GOVT 101 Lecture Notes - Lecture 28: Voting Rights Act Of 1965, Pew Research Center, Socalled

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24 Jun 2016
Danielle Moore 1 6/24/2016
History Repeats Itself: A Narration of American Polarization
The last few years have gone by with the media screaming of bipartisanship and
gridlock. This issue is central to American political life, yet very little has been done in
terms of finding the root causes and searching out solutions for compromise and progress.
If one is to look back at recent history, certain tendencies and patterns have led to today’s
political society. It has been found by political scientists that the divergence of parties
was catalyzed in the 1970’s, when civil and social rights were heavily debated and
legislation was rapidly moving in a more liberal direction. These issues allowed for
members of Congress to form a deeply split dichotomy of elite Democrats and
Republicans. Over time, this trickled down to the citizens, who lost the middle ground
were forced to fit into an uncompromising situation. The main cause of political
polarization today was rapid policy changes of the 1960’s and 1970’s, and it is
encouraged today through divided opinion leaders encouraging America to become
bipartisan; once these civil policies become more normalized in society, the United States
has the opportunity to see more options in political ideology.
Lawmakers in the United States have dealt with policy in three separate waves:
the first mostly pertaining to separating national and state power, the second to economic
concerns, and the most current phase to civil and social rights. This third wave of policy
hit America with full force, giving way to movements that cumulated in liberal legislation
such as the Voting Rights Act and the law resulting from Roe v. Wade (1973). This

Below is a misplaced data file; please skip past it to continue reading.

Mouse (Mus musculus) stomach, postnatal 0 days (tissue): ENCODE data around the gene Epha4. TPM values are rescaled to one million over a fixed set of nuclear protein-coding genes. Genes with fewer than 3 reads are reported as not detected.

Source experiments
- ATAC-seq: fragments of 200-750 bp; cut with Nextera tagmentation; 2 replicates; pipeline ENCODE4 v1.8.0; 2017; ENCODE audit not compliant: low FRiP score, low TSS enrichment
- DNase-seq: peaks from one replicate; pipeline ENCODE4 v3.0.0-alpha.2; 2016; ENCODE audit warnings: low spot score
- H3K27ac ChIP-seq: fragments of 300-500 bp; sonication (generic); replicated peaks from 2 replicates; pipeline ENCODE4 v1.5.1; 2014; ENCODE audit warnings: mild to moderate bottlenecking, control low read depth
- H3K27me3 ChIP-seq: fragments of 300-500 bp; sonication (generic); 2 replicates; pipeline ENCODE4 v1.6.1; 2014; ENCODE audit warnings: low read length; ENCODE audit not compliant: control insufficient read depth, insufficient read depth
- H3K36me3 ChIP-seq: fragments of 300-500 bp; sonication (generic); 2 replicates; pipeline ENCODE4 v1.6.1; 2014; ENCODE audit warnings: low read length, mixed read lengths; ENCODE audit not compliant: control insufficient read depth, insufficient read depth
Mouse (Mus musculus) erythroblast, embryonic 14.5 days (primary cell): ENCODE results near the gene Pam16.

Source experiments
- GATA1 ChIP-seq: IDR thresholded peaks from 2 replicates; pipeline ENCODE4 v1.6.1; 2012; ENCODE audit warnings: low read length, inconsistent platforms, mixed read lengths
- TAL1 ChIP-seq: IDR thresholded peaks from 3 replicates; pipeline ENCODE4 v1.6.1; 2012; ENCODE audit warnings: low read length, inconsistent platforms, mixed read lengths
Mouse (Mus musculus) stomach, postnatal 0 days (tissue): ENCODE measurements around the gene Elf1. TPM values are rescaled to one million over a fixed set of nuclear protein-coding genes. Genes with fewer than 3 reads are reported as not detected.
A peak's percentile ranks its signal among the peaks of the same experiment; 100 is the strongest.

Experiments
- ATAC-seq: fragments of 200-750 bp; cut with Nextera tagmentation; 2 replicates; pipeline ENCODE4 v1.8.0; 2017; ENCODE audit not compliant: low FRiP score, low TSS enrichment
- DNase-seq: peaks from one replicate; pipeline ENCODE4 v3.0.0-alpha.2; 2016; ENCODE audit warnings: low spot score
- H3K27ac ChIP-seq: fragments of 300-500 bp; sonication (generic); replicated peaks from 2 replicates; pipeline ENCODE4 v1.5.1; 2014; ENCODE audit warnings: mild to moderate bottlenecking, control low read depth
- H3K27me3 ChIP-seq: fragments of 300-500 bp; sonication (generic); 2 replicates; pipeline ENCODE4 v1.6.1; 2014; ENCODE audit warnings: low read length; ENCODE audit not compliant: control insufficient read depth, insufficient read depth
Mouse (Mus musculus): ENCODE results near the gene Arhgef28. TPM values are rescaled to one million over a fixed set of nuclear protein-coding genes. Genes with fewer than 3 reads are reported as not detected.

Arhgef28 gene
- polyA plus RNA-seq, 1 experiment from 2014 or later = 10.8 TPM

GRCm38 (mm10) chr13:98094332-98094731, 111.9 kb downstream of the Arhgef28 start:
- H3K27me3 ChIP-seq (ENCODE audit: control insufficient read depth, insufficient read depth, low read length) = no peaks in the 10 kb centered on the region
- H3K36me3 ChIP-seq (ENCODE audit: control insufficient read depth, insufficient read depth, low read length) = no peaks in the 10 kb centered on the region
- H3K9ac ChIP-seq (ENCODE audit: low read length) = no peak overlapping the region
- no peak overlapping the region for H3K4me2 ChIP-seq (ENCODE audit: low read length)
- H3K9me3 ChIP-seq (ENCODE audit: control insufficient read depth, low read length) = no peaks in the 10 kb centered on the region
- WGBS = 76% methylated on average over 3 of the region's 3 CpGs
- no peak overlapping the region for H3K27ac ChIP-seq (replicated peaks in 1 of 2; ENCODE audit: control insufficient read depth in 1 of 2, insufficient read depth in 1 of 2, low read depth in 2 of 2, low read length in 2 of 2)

upheaval angered Christian conservatives and separated the typically liberal minorities,
leading to more conservative Republicans and more liberal Democrats as representatives
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Danielle Moore 2 6/24/2016
of the people (Smith 206-207). These party leaders have passed down the polarized torch
and for many Congressional sessions this divide has only grown.
Over the past few decades, the parties have become smaller and more
homogenous in views considering the increase in issues due to minority rights and
technology (Partisan). This can be traced back to both the citizens and the party elite,
both of which influence one another to become more partisan and therefore less receptive
to the ideas of the other party. One of two events can happen that split the public: the
voter can change their views on policy to match a party, or they can change parties to
coincide with how they believe legislation should turn out (Barber, Nolan 25). The
citizens choose their representative, but it is well known that the party elite choose the
party platform and are able to shift it away from the center, and these ideals will be
reflected in the legislative choices of the representatives (Barber, Nolan 25). Both the
citizens and the electorate have the ability to move their agenda into an uncompromisable
situation, and with the various issues to deal with it has become easy to make each one a
highly polarized battle with little chance of compromise in the middle ground. Today,
Democrats have become more secular and more inclined to help minorities and the poor,
while Republicans are more traditional and believe there should be minimal government
interference with the market. (Partisan). In this, the more liberal camp believe that the
best way for America to progress is to drop religious connections and work to make the
nation an equal opportunity place for all groups, while conservatives hold more
traditional values of meritocracy and are against giving one group an advantage over
other groups. This has created friction in the debate surrounding issues such as
affirmative action, unemployment benefits and stimulus money, and even led to the
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